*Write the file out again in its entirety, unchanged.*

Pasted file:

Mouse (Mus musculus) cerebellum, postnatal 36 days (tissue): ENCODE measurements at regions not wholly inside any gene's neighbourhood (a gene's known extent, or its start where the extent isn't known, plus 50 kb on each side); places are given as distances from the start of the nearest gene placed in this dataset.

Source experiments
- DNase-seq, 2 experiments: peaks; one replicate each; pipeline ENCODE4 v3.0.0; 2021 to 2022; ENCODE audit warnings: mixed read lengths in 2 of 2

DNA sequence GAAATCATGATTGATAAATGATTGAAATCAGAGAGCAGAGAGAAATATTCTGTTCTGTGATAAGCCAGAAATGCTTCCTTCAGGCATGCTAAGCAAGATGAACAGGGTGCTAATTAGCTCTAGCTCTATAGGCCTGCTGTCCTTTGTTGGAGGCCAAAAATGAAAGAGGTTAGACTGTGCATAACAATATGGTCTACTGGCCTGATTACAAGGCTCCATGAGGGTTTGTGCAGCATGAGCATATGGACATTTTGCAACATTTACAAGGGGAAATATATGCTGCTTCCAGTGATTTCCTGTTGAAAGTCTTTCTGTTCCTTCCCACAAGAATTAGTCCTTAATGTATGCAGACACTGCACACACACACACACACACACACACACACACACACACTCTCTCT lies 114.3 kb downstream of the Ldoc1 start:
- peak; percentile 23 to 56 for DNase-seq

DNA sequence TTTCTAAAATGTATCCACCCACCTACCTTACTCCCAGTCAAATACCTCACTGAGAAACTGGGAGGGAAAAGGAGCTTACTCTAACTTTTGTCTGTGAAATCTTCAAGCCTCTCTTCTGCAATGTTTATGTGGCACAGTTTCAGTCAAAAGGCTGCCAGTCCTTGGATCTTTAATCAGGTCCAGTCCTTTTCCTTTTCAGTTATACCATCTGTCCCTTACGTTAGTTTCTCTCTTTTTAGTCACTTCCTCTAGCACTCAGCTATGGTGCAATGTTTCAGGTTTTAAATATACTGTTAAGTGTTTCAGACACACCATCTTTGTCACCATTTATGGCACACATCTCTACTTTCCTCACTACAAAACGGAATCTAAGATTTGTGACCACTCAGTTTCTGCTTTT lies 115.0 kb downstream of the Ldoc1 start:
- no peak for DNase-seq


Mouse (Mus musculus) cerebellum, postnatal 36 days (tissue): ENCODE measurements at regions not wholly inside any gene's neighbourhood (a gene's known extent, or its start where the extent isn't known, plus 50 kb on each side); places are given as distances from the start of the nearest gene placed in this dataset.

Source experiments
- DNase-seq, 2 experiments: peaks; one replicate each; pipeline ENCODE4 v3.0.0; 2021 to 2022; ENCODE audit warnings: mixed read lengths in 2 of 2

DNA sequence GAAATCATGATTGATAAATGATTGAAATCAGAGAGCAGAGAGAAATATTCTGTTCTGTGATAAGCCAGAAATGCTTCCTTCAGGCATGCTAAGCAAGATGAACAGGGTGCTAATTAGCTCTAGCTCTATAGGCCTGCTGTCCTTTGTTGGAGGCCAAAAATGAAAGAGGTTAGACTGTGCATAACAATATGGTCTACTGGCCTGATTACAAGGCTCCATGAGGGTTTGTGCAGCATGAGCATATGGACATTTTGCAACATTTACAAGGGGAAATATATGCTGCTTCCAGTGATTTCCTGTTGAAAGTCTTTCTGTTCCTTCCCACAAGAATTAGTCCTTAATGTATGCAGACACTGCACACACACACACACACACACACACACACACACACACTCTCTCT lies 114.3 kb downstream of the Ldoc1 start:
- peak; percentile 23 to 56 for DNase-seq

DNA sequence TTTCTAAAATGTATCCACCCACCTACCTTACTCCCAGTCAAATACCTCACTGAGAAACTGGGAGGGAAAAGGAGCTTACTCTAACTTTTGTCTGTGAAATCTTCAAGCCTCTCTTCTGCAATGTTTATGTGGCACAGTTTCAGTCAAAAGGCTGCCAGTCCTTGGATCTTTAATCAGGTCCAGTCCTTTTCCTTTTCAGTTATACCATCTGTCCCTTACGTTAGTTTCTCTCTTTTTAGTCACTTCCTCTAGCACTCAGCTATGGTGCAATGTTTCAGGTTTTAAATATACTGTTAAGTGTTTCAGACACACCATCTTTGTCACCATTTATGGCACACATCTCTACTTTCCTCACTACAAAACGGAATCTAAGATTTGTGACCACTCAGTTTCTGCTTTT lies 115.0 kb downstream of the Ldoc1 start:
- no peak for DNase-seq